When building applications, we often need to wrap side effects or foreign code, like when interacting with the network or databases. Wrapping such APIs requires handling the possibility of failure, and we can do so by returning a logical failure. The question is often, do we need to take into all exceptions or just a subset of them? The answer is that it depends on the use case, but, in general, we should try to be as specific as possible and only handle the exceptions that we can recover from or expect. However, you might want to be more defensive when interacting with improperly defined systems.

Let's look at an example where we interact with a database and want to insert a new user. If the user already exists, we want to return a logical failure of UserAlreadyExists. Otherwise, we want to return the newly created user. We again showcase both the code for Either and Raise based computation and see that both are almost the same.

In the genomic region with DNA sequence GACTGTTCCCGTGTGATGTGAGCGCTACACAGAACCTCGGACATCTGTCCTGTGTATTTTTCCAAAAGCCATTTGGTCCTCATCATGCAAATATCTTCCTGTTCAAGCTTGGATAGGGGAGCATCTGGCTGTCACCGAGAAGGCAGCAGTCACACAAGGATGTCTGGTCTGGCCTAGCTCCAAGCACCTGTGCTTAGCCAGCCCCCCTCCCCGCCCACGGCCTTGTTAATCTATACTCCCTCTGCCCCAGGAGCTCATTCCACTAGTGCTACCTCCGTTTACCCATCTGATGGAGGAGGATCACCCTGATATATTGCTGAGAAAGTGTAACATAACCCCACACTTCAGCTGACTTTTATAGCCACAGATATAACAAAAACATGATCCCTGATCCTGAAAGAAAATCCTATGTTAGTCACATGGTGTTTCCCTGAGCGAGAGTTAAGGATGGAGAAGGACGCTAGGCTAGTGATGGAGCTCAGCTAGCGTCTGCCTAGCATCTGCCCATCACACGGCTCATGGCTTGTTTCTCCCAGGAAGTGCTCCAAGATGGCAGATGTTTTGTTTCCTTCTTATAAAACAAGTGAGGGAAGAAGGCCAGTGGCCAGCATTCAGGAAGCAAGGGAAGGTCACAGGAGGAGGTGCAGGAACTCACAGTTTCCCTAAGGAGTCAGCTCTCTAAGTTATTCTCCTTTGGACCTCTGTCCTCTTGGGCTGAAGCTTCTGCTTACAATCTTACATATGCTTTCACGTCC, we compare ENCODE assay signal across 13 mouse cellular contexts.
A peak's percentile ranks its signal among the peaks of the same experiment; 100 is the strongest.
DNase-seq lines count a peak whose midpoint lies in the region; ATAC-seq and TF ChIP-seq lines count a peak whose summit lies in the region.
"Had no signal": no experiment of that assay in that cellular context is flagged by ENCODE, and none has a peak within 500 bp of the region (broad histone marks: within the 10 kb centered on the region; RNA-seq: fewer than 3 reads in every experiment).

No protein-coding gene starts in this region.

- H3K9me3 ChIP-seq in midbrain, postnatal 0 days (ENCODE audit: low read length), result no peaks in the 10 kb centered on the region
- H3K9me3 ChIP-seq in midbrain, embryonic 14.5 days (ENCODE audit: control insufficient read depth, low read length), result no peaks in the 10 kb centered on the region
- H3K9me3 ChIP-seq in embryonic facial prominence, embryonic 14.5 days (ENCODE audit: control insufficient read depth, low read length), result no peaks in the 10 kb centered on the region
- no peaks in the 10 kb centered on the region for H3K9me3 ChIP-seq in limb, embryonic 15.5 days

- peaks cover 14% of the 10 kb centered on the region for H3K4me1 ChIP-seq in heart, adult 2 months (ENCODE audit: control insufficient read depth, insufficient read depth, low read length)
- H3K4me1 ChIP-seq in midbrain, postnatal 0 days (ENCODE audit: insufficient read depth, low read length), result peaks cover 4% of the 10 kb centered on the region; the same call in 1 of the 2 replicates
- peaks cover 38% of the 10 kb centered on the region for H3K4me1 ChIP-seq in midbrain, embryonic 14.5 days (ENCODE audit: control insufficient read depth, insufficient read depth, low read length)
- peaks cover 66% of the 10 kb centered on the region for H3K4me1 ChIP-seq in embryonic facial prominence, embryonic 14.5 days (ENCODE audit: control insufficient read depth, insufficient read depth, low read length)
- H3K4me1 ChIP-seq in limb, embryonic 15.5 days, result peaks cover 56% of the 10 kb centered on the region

The catch DSL allows us to wrap foreign functions and capture any Throwable or T: Throwable that might be thrown. It automatically avoids capturing fatal exceptions such as OutOfMemoryError, or Kotlin's CancellationException. It requires two functions, or lambdas, as arguments: One for wrapping our foreign code and another for resolving the captured Throwable or T : Throwable. In this case, instead of providing a fallback value, we raise a logical failure.

We expect SQLException since we only expect it to be thrown and rethrow any other Throwable. We can then operate on the captured SQLException to check if our insertion failed with a unique violation, and, in that case, we turn it into a UserAlreadyExists logical failure.

data class UserAlreadyExists(val username: String, val email: String)

suspend fun Raise<UserAlreadyExists>.insertUser(username: String, email: String): Long =
UsersQueries.insert(username, email)
}) { e: SQLException ->